Biden v. Ryan: The Old Pro Takes On the Lying Kid
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At that, Biden literally threw up his hands in a grand gesture, saying: "[T]hey talk about this Great Recession if it fell out of the sky, like, 'Oh, my goodness, where did it come from?' It came from this man voting to put two wars on a credit card, to at the same time put a prescription drug benefit on the credit card, a trillion-dollar tax cut for the very wealthy. I was there. I voted against them. I said, no, we can't afford that."
Stop talking about how you care about people," Biden said to Ryan, just before the hand-waving moment. "Show me something. Show me a policy. Show me a policy where you take responsibility."
With regard to Romney's "47 percent" remarks, Biden insisted that Romney meant what he said, despite his recent walk-back of those comments as "wrong."
"[I]f you heard that that little soliloquy on 47 percent and you think he just made a mistake," Biden said, "then... I think I got a bridge to sell you.
The longest war, and an epic 'tragedy'
On the matter of the war in Afghanistan -- our nation’s longest war -- Biden fared less well, unable to muster an adequate rejoinder to Raddatz’s citation of the fact that the U.S. had just passed the milestone of 2,000 U.S. military deaths in the decade-long conflict.
“The primary objective is almost completed,” Biden replied. “Now, all we're doing is putting the Kabul government in a position to be able to maintain their own security. It's their responsibility, not America's.”
Ryan did even worse on that question, though, first contesting the administration’s announcement of the drawdown, and then saying that he and Romney actually agreed with the timeframe. He also challenged a military decision to pull troops out of the eastern part of the country, where the fighting is most fierce, which brought a response of incredulity from Biden, who contended that’s exactly where not to put U.S. troops.
There was no discussion of drone warfare, which has killed hundreds of civilians and created an atmosphere of ill will toward the United States throughout Afghanistan and Pakistan.
Biden deftly handled a tough opening question on the apparently inadequate security at the U.S. consulate in Benghazi, Libya, where the the U.S. ambassador and three staff members died in a militant attack last month, by pivoting to a broader critique of Ryan’s and Romney’s foreign policy. Asked by Raddatz whether or not the attack was “a security failure,” Biden replied, “What is was, it was a tragedy, Martha.”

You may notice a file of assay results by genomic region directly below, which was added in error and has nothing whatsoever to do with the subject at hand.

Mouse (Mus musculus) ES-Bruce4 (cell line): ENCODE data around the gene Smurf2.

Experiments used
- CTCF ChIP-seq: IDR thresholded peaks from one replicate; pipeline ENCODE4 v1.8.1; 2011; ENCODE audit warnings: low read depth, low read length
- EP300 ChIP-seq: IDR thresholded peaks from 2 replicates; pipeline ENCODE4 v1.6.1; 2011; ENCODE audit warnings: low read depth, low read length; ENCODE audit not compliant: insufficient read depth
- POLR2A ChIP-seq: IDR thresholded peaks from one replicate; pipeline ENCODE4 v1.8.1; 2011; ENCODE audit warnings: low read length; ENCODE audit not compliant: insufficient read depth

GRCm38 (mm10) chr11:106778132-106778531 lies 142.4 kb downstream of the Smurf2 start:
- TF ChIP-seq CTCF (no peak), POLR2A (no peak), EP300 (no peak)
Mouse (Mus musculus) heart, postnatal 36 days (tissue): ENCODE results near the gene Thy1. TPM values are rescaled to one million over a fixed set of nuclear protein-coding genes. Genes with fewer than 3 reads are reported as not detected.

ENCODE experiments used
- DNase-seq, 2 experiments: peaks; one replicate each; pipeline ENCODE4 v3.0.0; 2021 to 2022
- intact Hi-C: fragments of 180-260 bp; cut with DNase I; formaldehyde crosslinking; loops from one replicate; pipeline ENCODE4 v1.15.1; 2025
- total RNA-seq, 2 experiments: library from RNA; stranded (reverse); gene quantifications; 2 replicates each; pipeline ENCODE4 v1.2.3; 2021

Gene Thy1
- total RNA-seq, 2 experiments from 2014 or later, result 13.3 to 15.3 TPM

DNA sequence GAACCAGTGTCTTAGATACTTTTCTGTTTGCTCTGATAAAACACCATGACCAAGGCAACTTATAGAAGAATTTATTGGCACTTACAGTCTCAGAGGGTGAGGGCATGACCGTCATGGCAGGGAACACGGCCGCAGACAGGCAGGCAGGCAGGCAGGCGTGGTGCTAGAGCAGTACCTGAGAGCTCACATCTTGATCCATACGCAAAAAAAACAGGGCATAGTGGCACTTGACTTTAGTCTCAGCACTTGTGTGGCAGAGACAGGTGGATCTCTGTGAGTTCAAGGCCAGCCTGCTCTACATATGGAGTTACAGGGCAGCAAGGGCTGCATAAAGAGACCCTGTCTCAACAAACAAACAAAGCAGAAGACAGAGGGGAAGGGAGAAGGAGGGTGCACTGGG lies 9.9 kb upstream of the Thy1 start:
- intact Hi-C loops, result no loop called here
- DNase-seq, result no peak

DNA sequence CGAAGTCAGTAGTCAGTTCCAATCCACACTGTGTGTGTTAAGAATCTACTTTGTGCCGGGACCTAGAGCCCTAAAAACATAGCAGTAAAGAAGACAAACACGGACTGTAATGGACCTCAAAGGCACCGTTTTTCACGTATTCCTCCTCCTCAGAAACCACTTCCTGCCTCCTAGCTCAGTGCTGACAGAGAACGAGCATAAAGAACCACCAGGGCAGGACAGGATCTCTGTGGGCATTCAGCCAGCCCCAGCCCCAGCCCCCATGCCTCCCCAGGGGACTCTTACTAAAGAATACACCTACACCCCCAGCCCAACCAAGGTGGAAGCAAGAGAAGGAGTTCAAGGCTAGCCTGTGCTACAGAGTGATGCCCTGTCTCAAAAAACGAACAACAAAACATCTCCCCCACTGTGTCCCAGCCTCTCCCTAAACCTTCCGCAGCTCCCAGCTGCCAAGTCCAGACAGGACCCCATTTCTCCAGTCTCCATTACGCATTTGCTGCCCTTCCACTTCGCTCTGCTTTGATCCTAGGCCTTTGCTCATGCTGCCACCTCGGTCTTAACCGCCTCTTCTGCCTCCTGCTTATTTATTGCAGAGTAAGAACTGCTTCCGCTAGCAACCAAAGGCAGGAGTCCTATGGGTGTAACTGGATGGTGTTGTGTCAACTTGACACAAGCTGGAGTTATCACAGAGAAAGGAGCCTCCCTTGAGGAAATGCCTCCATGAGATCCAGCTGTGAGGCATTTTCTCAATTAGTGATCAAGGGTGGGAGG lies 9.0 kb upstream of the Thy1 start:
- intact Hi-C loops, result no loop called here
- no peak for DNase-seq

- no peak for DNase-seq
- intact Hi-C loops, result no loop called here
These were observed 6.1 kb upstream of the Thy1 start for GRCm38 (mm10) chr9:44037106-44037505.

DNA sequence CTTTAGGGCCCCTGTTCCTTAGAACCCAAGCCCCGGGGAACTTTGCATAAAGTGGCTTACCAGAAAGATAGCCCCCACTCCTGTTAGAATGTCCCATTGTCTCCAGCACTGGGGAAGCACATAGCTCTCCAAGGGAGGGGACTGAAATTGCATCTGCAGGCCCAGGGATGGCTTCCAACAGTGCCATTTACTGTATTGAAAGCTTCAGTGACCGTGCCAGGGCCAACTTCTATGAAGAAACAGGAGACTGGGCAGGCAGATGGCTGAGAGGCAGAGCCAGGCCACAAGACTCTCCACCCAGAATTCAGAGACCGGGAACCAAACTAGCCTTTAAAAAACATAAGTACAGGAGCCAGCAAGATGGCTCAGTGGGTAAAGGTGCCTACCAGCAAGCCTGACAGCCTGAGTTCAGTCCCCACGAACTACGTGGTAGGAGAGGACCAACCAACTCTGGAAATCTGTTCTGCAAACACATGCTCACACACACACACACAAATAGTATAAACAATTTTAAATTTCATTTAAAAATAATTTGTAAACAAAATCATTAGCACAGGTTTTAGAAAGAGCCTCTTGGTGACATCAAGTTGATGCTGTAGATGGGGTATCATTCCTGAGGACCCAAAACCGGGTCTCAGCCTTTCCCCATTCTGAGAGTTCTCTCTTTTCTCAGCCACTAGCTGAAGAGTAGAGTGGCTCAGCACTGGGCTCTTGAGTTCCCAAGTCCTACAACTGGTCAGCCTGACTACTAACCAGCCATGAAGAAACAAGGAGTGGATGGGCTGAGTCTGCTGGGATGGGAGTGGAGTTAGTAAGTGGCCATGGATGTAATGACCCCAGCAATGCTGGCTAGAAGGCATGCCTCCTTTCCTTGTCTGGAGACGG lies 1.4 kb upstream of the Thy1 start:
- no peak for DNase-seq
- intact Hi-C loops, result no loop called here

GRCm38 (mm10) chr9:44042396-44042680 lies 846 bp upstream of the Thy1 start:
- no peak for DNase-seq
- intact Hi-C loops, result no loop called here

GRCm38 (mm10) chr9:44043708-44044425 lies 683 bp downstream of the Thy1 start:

As Ryan took his turn with a long-winded answer assailing the administration’s handling of the Libya attack, Biden laid in wait, broadly grinning, displaying a set of teeth that looked unnaturally white. Responding to Raddatz's question of whether he thought that Romney's press conference on the matter, held "before we even knew what happened to the ambassador," was appropriate. (At that presser, Romney accused the president of sympathizing with those who attacked the consulate.)
"[I]t's never too early to speak out for our values," Ryan said, after falsely accusing the administration of putting out a statement "from Cairo" that he said it later "repudiated." (Actually, the U.S. embassy in Cairo issued a statement denouncing an inflamatory, anti-Muslim video produced by an American an posted on YouTube, apparently in a failed attempt the calm the situation there, where news of the video was about to set off anti-American protests.) He went on to accuse the administration of making egregious defense cuts.
Then Biden landed his first blow. “With all due respect, that’s a lot of malarkey...” Biden said. “The congressman here cut embassy security in his budget by $300 million below what we asked for, number one. So much for the embassy security piece.”